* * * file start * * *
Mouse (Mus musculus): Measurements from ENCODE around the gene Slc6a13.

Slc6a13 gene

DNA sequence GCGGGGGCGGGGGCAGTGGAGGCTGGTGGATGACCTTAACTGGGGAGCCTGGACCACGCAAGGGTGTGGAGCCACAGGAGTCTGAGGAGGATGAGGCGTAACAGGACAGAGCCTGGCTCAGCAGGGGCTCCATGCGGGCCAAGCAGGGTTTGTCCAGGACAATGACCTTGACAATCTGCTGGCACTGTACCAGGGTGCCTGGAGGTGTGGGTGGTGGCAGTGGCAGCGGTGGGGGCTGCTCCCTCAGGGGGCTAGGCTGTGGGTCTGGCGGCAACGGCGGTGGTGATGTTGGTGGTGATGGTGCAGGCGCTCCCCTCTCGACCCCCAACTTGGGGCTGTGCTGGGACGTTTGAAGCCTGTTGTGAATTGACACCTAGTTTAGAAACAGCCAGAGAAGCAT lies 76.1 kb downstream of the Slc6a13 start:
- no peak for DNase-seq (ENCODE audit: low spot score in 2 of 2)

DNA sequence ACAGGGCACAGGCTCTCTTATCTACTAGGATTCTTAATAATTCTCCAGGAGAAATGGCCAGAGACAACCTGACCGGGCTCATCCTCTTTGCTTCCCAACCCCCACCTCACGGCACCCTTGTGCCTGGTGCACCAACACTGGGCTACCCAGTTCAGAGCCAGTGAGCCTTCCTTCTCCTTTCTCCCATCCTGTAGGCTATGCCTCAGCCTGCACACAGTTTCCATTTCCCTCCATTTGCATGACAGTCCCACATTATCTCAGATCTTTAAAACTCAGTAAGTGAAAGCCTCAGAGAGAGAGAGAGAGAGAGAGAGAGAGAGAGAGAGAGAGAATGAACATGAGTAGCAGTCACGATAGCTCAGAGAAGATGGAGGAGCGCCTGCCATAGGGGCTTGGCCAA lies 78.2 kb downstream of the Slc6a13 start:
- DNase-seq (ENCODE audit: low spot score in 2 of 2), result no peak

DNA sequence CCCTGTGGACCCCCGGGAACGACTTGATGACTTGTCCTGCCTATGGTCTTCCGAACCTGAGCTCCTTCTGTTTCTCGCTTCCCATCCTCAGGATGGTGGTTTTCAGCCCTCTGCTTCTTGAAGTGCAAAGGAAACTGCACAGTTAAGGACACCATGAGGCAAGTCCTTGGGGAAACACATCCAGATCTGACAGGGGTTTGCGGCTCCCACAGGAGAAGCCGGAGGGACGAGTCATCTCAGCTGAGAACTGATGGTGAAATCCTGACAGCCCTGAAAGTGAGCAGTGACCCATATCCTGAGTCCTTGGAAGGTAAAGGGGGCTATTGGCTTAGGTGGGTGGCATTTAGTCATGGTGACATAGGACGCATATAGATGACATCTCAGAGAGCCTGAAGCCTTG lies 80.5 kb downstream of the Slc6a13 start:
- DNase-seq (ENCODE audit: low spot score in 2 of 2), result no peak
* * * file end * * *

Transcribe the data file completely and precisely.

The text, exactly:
Mouse (Mus musculus): Measurements from ENCODE around the gene Slc6a13.

Slc6a13 gene

DNA sequence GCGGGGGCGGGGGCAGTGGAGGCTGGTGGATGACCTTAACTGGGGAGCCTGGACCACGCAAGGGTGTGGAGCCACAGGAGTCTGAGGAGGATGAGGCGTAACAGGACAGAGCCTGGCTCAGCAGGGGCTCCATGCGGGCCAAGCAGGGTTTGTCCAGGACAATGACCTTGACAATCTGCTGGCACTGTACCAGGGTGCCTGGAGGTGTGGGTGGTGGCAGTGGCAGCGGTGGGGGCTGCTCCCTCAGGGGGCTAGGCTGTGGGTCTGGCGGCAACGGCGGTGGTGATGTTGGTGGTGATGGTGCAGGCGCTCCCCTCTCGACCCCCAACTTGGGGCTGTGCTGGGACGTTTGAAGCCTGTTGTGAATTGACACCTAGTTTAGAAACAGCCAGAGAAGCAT lies 76.1 kb downstream of the Slc6a13 start:
- no peak for DNase-seq (ENCODE audit: low spot score in 2 of 2)

DNA sequence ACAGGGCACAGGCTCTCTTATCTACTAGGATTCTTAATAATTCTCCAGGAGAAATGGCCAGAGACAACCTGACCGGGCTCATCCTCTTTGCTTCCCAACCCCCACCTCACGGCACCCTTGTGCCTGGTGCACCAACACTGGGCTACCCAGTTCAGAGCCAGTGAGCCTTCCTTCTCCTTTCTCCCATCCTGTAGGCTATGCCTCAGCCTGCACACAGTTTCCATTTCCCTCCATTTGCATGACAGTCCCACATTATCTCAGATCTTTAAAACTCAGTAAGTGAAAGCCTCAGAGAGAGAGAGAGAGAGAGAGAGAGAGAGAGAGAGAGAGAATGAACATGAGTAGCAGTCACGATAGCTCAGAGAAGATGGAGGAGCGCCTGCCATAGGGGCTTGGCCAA lies 78.2 kb downstream of the Slc6a13 start:
- DNase-seq (ENCODE audit: low spot score in 2 of 2), result no peak

DNA sequence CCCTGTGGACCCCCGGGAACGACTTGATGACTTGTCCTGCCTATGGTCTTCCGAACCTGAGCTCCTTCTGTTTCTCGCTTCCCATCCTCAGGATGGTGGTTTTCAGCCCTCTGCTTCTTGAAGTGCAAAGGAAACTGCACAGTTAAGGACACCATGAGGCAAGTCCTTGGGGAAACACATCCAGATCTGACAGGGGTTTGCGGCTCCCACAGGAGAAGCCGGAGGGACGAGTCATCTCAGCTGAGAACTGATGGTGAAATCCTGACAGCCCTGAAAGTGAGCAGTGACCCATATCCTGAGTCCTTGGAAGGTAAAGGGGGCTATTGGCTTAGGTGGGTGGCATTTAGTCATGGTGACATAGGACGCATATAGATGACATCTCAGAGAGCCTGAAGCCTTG lies 80.5 kb downstream of the Slc6a13 start:
- DNase-seq (ENCODE audit: low spot score in 2 of 2), result no peak